How to Improve Writing Skills

Instructor: Margaret English

Meg has taught language arts in middle school, high school and college. She has a doctorate in Educational leadership

Does expressing yourself through the written word provide you with freedom of expression or frustration? If writing is a challenge for you, or you would just like to improve your skills, read this lesson for several concrete recommendations.

Improving Your Writing

Writing may be one of the most useful skills you will ever learn. The good news is, writing is not a special talent. Anyone can improve with some good instruction and hard work. This lesson offers some practical suggestions to help you become a more confident writer. Beginning with a discussion of the 6+1 traits of writing, this lesson will help you get your thoughts on paper, choose words carefully, organize your ideas, get a better handle on grammar and even edit your own work.

The 6+1 Traits of Writing

According to the 6+1 traits model, there are six recognized characteristics of writing. These characteristics, or traits, are: ideas, organization, voice, word choice, sentence fluency, conventions and presentation.

  • Ideas, of course, refers to the message of your writing.
  • Organization is the order in which you present your ideas. Sometimes ideas are better presented in the order in which events happened, or they may be better presented in order of importance.
  • Voice is the writer's personality coming across. For example, if the writer is conveying a strong emotion such as anger or sadness, this tone is referred to as the writer's voice. A strong voice means that the reader may be able to identify some characteristics of the writer as a person.
  • Sentence fluency is also a feature of writing that can be manipulated by the writer. You may have been advised by your English teacher at one time or another to avoid a list of 'short, choppy' sentences, as well as to avoid extremely long sentences. Instead, sentence variety is a desirable characteristic of good writing.
  • Conventions refers to spelling, punctuation and capitalization, as well as grammar.
  • The final, or +1, trait is presentation. Presentation is the way the writing is prepared or how well it adheres to the rules of a specific stylesheet such as MLA or APA. Presentation also refers to neatness and general appearance of the work. Each trait is equally important.

Identify What Your Readers Need to Know

Before you begin to write, it's a good idea to think about your audience. Who exactly are you writing for and what do they need to know? Your approach to writing will vary depending on your reader.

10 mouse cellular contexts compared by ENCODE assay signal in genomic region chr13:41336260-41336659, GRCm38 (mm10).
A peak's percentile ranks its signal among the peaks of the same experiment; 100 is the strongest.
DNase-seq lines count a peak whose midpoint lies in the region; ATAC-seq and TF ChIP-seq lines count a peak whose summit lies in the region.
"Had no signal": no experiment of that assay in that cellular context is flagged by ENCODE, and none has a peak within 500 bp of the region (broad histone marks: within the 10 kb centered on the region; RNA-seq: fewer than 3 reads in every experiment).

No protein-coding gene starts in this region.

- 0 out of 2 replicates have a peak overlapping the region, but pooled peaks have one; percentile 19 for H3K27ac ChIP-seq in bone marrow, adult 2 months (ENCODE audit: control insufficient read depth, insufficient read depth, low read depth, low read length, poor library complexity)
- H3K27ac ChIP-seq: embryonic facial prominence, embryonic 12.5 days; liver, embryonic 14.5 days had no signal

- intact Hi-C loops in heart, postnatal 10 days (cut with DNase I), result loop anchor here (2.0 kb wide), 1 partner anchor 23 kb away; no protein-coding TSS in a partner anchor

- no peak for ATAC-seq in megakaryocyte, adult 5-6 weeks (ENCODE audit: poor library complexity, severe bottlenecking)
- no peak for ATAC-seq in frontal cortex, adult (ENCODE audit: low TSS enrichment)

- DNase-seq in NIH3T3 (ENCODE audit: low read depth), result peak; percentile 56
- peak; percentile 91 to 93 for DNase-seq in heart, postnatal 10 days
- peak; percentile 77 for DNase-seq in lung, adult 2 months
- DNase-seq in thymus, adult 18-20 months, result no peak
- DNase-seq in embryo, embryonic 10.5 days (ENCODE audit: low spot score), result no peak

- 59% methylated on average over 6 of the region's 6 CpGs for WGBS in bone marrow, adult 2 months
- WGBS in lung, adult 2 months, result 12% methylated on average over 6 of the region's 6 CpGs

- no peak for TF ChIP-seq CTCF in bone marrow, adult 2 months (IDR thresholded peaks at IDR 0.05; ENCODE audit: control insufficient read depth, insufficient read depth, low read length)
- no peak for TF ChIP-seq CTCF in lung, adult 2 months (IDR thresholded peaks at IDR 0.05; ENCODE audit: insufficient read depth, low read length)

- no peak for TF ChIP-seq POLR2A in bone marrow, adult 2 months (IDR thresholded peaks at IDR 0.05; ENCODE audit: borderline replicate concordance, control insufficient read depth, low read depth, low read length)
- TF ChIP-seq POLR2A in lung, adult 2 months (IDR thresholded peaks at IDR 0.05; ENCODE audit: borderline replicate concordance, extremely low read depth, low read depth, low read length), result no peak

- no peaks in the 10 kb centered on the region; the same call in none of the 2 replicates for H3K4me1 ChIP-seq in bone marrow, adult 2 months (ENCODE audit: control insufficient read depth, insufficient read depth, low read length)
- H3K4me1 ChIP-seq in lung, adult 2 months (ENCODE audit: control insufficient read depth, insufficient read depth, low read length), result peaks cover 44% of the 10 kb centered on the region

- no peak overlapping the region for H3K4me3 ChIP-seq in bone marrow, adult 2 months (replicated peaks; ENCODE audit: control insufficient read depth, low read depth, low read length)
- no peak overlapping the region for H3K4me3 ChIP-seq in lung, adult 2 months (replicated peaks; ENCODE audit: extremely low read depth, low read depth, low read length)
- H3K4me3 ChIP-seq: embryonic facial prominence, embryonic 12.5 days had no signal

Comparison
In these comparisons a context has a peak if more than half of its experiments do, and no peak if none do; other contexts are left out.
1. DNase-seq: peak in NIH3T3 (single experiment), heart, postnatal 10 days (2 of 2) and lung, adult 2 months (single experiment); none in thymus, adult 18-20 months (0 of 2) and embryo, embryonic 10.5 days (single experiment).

Your history professor already knows more than you about the Great Depression, but if you want a good grade, he/she needs to know that you know a lot about it too. Your cell phone company needs to understand exactly why you are dissatisfied with your service. You will need to be very specific and it wouldn't hurt to tell them what they need to do to keep you as a customer. If you are writing a memo for your co-workers, there will be some who won't bother to read your memo and others who will be detail conscious. Keep the memo to 4-5 items at most. Let them know who to contact if they have questions. An article on photosynthesis will vary in level of detail depending on if you're writing it for an elementary school biology class or a scientific magazine. Always be conscious of your audience.

Get Your Thoughts on Paper

Give yourself permission to get your ideas down before you edit. This process is often referred to as 'brainstorming'. Many of us have an imagined personal 'little editor' that becomes critical before our ideas hit the paper. Yours may have convinced you that because you were not great at spelling in second grade you are hopeless as a writer and better off not trying. Don't listen. Fire the 'little editor'. Once you get your thoughts down, you will probably want to plan an outline to help you organize our ideas. An outline does not need to be overly detailed, nor does it need to consist of complete sentences. Rather, it should function as an organizational framework.

Choose Language Carefully

Use words that everyone will understand. 'Pernicious' is a splendid word that your history professor may appreciate, but you would be better off using 'harmful' if you're writing to a broader audience. The right word does not have to be the biggest word. Use the thesaurus to help you determine which word is most appropriate. Generally, big words are more likely to complicate your message. After all, good writing should communicate clearly, but should not be overly simplistic or boring. 'Run', 'ran' and 'will run' are very nice simple tense verbs but more specific words such as jogged, dashed or sprinted may be better choices because they are more descriptive. Adding helping verbs such as 'have', 'had' or 'has' is often confusing.

Unnecessary words are confusing too. For example, consider the following sentence.

In the not too distant future many people with recognized disability problems will have access to better and better technology. (20 words)

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